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There is also the tort of misfeasance in public office where, if Johnson or any other public servant was held to be a tortfeasor (a lovely legal word, which Johnson would otherwise no doubt enjoy) then there would be liability in damages for losses that were caused by the unlawful action.

In respect of the losses which would be caused to companies and individuals by a No Deal Brexit forced by the wrong such damages would be likely to be colossal.

This would be in addition to, or separate from, any criminal liability – an offence does not have to have been prosecuted for the tort to be made out.

The criminal offences and the tortious liability would be in the personal capacity of those found liable.

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This would be in addition to any legal sanction (such as imprisonment for contempt of court) for breach of an injunction and/or mandatory order obliging Johnson and others to comply with the law.  

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All the above is not because the Prime Minister has any special status: it is just the law treating him as any other public servant.

The Prime Minister is not above the law.

No doubt the talk so far is not to be taken seriously, and that there is no real possibility that the Prime Minister and others will conspire to break the criminal law, break any court orders, and commit a tort which will cause devastating losses to millions of people and thousands of companies.

It is surely just bravado, to impress reporters and political supporters.

But if it not bombast and bluster then all those involved had better get some jolly good criminal and civil defence lawyers.

Because, unlike – say – breaches of referendum spending and campaigning laws, breaking these laws will have serious consequences.

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Podcast on a No Deal Brexit and the Constitution

20th August 2019

I did a podcast yesterday and discussed the constitutional context of the current Brexit situation and the sheer difficulties now facing those opposed to a No Deal Brexit,

In essence: a No Deal Brexit can still be stopped, but it is not going to be easy, and the constitution is not going to be like the cavalry coming to the rescue.

Do have a listen and make any sensible, non-irksome comments below.

Mr Corbyn writes a letter

15th August 2019

A path of least resistance

(Source: Wikipedia)

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What, if anything, should make one make of the letter sent by Jeremy Corbyn, the Leader of the Opposition, to other party leaders and senior parliamentarians?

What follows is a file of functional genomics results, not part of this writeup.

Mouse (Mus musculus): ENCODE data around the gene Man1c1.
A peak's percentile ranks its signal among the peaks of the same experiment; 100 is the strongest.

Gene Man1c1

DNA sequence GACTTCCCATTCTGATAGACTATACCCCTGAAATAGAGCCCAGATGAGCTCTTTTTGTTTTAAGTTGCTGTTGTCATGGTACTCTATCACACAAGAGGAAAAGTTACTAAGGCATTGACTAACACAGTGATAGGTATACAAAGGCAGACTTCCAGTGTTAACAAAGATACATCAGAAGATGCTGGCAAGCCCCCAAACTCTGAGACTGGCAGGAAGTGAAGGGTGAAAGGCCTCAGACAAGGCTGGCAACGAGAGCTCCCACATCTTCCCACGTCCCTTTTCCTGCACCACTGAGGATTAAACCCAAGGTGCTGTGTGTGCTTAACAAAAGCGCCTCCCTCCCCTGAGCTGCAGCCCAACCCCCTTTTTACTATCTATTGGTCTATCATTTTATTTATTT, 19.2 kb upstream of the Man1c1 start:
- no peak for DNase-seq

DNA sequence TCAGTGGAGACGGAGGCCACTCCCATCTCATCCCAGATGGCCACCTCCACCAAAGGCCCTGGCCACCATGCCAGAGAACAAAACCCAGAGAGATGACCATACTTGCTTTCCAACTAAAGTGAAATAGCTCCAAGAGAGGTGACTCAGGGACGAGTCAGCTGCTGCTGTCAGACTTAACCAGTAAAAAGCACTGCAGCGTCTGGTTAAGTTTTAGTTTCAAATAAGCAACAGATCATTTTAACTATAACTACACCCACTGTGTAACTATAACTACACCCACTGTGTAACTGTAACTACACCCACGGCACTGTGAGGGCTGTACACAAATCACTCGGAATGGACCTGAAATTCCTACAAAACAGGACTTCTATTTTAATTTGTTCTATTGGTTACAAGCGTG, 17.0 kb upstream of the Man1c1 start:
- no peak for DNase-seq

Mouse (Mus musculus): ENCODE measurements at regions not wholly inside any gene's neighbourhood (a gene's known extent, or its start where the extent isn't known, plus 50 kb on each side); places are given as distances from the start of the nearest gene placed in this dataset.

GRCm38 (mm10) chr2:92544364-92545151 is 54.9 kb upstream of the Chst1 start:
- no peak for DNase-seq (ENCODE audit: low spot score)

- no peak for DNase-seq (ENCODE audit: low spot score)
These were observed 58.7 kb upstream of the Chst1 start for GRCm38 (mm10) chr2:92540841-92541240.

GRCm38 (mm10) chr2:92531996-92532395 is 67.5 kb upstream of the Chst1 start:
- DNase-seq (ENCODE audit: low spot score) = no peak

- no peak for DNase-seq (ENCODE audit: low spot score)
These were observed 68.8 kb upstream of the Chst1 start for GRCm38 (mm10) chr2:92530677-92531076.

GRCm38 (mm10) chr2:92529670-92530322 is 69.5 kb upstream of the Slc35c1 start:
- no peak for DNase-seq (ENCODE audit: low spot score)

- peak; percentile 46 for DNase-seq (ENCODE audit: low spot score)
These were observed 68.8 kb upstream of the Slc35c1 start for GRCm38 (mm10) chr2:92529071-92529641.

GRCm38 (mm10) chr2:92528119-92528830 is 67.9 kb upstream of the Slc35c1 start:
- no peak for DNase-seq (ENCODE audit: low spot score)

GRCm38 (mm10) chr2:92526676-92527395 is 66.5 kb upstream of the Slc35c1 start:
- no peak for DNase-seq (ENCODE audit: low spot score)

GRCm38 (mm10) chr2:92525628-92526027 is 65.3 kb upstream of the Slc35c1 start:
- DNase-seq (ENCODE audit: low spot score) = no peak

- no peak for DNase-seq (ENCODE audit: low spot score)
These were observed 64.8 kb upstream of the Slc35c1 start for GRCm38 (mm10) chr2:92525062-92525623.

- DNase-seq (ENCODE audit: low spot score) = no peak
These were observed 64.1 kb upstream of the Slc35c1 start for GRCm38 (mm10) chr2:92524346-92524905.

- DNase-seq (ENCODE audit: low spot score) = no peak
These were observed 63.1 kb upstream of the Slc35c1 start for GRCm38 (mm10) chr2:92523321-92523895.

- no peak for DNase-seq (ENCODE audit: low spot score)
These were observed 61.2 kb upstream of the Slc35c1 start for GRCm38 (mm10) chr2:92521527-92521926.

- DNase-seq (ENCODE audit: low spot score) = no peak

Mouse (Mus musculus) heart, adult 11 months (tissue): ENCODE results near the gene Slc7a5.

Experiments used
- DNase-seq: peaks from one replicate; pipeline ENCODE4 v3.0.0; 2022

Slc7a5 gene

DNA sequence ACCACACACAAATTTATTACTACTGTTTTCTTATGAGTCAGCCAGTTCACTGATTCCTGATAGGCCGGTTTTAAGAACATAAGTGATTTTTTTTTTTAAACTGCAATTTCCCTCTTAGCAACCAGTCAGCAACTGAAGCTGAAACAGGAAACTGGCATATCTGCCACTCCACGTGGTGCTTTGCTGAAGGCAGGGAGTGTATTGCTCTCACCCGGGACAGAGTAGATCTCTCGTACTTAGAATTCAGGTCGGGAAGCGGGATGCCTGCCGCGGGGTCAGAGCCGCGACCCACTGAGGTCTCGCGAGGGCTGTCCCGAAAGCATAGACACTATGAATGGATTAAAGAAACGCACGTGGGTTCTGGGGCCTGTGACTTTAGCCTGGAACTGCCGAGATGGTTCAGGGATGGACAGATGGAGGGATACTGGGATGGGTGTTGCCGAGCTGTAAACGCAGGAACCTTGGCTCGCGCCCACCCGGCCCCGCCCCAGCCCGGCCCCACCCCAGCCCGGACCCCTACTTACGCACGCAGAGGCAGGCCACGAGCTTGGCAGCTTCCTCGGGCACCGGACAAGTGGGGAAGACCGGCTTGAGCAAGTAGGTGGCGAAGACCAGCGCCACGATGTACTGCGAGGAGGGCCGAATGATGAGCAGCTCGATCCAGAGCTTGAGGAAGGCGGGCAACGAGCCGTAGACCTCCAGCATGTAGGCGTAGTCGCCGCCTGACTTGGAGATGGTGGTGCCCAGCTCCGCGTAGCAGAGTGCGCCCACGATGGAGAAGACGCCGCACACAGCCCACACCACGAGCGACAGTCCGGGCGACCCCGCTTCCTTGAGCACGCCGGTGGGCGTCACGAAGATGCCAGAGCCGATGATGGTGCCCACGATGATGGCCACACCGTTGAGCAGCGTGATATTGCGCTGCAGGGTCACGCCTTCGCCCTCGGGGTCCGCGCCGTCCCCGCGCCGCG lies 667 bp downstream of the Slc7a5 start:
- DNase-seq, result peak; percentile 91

This is not a party-partisan blog and many have Very Strong Opinions about Corbyn and the state of the party he currently leads.

But from the perspective of law and policy, the letter contains a significant offer, and it should be taken seriously.

If your objective is either to stop Brexit or to avoid a No Deal Brexit there are now few options still available before the United Kingdom is set to depart the European Union by automatic operation of law on 31st October 2019.

The main reason options are limited is that the current government, under a new prime minister, is committed to the United Kingdom leaving on that date in any circumstances.

In this situation, any further extension to the Article 50 period (or even revocation) would be complicated.

Requesting extensions is an executive act – in particular, it is the prime minister (and cabinet) who would instruct the United Kingdom representative to the European Union (UKREP) to make the request or accept an offer of an extension.

(This is what happened with the Article 50 notification and the two extensions to date.)

As it is an executive act, it is difficult for a parliament (even one committed to avoiding “No Deal” in principle) to get round.

The prime minister has the key to that door and, as of today, nobody else does.

This problem for those opposed to No Deal, however, can be solved in two ways.

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The first, and hardest, is for parliament to somehow enact mandatory legislation before 31st October 2019 obliging the prime minister to instruct UKREP to make a request for an extension (or accepting an offer of an extension).